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A CurtainUp London Review
Her Naked Skin
The "Votes for Women" movement brought together women of different classes. Factory workers campaigned alongside women from the landed gentry and must have been eye opening for all concerned. Coming as it did just before the outbreak of the First World War, the outcome saw the granting of the vote to some women in January 1918 and to everyone over the age of 21 in 1928. These reforms have been attributed to the need for social change brought about by the war as much as to the campaign led by the Suffragettes.
The war increased the need for women workers to be employed in factories to take over from men called up for military service. In April 1913 conscious of the bad publicity that the brutal force feeding of women was attracting, the government passed The Cat and Mouse Act which allowed hunger striking women to be released from prison in order to regain their health, only for them to be re-arrested when they were fit. If they died after release from the weakness at least they had not died in custody. This was a manipulative law designed to minimise protest to the government of the day.
The central fictitious figure in Her Naked Skin is Lady Celia Cain (Lesley Manville). Her quest for excitement away from her rather monotonous marriage leads her into the campaign, prison and an erotic relationship with Eve Douglas (Jemima Rooper), a seamstress from the East End. It is as if Lady Celia's quest for excitement leads her to experiment sexually after going on demonstrations has paled in the risk stakes. I'm not sure which Edwardian society would have found more shocking, the Lesbian relationship or the friendship across class boundaries.
There are scenes set among the men who ruled the country showing some ugly, antiquated attitudes towards women in the pompous safety of those London St James' gentlemen's clubs and at the then male preserve of the House of Commons. There is also the portrait of Lady Celia's husband (Adrian Rawlins), a man sympathetic to the cause on a political level but powerless to make his wife happy on a personal one.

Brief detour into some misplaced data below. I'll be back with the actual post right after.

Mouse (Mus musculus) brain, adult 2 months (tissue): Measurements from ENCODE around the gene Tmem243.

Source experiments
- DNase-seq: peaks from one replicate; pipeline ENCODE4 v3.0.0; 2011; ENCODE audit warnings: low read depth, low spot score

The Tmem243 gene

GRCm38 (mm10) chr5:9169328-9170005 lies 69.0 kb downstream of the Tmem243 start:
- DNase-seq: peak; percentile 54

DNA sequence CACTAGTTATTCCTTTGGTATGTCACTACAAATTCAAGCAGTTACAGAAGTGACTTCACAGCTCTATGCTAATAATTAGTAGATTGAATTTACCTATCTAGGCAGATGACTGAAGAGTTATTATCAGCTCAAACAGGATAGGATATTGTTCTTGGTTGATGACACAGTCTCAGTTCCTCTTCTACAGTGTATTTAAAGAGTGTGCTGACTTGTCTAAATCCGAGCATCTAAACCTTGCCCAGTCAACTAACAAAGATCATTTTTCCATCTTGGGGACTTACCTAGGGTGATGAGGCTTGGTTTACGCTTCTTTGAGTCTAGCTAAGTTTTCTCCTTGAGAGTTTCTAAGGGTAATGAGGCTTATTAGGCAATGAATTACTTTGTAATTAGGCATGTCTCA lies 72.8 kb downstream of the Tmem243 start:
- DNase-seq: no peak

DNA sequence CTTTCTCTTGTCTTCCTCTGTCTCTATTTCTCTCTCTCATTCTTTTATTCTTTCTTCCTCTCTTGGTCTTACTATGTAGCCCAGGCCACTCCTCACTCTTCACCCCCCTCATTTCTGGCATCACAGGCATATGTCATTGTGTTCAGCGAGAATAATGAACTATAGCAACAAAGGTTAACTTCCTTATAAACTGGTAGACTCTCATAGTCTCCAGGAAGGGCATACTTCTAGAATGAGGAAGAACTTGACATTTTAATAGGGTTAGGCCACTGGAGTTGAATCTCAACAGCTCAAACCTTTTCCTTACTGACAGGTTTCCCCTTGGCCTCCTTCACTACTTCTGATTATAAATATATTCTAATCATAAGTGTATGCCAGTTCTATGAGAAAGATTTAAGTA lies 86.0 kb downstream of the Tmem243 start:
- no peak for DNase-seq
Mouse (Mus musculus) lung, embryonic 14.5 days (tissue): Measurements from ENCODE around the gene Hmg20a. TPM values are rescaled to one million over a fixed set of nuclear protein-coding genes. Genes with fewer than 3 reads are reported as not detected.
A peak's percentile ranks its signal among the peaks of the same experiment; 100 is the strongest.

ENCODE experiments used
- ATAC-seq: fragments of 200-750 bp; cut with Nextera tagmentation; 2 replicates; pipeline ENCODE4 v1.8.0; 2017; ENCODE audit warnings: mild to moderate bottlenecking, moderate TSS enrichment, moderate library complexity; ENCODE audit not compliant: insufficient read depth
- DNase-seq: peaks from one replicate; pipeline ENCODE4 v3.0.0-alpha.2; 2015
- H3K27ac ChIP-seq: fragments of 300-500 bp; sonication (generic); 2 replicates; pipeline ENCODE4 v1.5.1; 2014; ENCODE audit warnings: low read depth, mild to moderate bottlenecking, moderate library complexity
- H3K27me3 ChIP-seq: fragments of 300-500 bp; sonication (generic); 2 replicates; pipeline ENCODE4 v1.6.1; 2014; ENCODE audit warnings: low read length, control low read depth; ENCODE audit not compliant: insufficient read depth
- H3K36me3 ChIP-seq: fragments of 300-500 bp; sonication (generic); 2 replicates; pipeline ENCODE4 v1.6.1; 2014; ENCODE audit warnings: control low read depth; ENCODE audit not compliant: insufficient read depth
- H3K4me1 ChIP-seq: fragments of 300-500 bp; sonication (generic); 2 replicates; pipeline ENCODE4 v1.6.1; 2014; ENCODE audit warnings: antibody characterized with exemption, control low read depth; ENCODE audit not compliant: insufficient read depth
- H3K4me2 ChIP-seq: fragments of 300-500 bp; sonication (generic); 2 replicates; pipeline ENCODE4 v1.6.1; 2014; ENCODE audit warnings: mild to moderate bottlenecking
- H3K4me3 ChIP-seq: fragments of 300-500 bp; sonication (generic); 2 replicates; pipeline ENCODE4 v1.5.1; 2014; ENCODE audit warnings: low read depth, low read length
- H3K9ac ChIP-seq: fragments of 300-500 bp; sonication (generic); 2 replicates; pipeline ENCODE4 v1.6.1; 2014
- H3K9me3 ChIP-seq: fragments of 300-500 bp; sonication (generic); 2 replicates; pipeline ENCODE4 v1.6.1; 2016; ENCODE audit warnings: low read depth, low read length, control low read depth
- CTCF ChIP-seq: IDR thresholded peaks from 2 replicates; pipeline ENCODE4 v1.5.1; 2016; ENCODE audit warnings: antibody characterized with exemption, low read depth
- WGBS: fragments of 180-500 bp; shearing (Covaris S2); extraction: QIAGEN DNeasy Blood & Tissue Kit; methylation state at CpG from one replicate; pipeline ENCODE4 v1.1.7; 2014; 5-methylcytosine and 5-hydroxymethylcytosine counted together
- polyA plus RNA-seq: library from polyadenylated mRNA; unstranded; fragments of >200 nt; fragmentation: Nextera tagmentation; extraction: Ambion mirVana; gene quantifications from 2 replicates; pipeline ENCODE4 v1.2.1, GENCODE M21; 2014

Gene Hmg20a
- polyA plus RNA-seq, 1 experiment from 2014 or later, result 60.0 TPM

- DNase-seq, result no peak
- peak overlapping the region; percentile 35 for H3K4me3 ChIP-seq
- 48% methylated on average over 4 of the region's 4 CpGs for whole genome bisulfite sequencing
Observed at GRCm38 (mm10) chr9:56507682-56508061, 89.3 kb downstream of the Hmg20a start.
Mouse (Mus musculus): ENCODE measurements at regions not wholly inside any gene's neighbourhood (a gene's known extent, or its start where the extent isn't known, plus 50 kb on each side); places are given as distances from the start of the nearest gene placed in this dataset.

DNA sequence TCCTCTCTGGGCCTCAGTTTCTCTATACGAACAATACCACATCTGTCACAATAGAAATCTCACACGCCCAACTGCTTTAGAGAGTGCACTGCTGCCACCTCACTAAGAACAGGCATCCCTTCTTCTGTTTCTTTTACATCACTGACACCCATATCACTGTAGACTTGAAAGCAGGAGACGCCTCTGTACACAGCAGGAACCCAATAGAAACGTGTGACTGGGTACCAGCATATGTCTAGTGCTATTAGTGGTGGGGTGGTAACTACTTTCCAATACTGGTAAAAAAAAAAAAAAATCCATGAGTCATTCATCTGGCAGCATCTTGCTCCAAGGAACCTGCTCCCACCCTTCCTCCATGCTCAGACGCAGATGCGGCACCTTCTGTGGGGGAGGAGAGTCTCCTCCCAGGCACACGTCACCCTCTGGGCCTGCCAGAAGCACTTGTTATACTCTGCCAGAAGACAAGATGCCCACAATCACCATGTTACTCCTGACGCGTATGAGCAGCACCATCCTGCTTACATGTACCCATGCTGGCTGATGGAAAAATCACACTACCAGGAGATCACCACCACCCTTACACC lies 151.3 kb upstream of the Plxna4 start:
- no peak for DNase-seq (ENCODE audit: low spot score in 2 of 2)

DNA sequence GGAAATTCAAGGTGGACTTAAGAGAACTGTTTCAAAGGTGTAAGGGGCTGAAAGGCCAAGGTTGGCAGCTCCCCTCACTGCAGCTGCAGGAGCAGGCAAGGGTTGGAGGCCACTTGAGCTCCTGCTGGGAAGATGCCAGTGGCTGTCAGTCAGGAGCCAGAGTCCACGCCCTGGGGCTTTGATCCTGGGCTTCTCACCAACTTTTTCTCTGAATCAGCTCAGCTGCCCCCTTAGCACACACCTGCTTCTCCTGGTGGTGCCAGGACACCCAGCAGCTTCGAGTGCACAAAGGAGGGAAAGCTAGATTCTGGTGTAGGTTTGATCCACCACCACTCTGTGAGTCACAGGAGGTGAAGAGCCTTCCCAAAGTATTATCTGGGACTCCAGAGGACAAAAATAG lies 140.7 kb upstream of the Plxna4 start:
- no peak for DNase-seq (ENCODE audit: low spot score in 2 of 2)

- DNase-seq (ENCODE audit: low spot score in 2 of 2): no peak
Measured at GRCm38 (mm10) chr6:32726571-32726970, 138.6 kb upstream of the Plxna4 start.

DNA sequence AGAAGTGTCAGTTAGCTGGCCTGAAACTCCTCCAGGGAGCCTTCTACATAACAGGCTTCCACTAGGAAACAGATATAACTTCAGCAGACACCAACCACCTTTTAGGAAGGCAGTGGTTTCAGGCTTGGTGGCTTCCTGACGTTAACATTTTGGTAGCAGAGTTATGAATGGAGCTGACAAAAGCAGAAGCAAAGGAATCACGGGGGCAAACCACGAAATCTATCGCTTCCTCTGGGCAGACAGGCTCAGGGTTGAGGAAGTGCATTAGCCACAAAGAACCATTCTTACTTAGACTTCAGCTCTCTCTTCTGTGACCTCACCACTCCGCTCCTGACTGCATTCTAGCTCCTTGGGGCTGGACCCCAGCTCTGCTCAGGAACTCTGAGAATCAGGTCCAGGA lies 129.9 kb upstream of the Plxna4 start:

It is the scenes designed by Rob Howell set in Holloway prison, which make the most impact on your memory. The raised stage houses maybe half a dozen cells with clanging, heavy iron doors. The women wear long dresses decorated with prison arrow logos and small bonnets tied under the chin and are given bucketfuls of potatoes to peel. The actual force feeding scene is too horrific to contemplate in its barbarity as a six feet long tube is pushed down through the woman's nose to her stomach and milk or egg and milk poured through a funnel. She would immediately vomit.
Lesley Manville is a very accomplished actor but her part is full of contradictions. The effect of Lady Celia's single minded commitment to the Suffragettes makes her seem rather harsh towards her lover, Eve, and indeed rather uncaring about the effect this lifestyle was having on her five children and her husband. Susan Engel steals many of the best lines as Florence Boorman, an intelligent woman, a blue stocking devoted to the cause with an acid wit and gumption. When the prison doctor asks her what she thinks of some of her women horsewhipping a man in the street, she mischievously expresses the hope that he paid them "the going rate." Jemima Rooper's Eve is youthful, single minded and lacking in social graces and understanding. She is an ingénue socially and quite out of her depth with Lady Celia.
Although I can see its intention in translating from the large political ideas to the smaller scale personal level, I found Celia and Eve's romance distracting. Her Naked Skin is beautifully directed by Howard Davies but it is the history, the images of the life in prison and the unwanted, privileged treatment for the wealthy and famous, which will stay with me.
This is surprisingly the first production of a new play by a woman in the National Theatre's largest stage, the Olivier Theatre. Maybe equality has a way to go.
Retold by Tina Packer of Shakespeare & Co.
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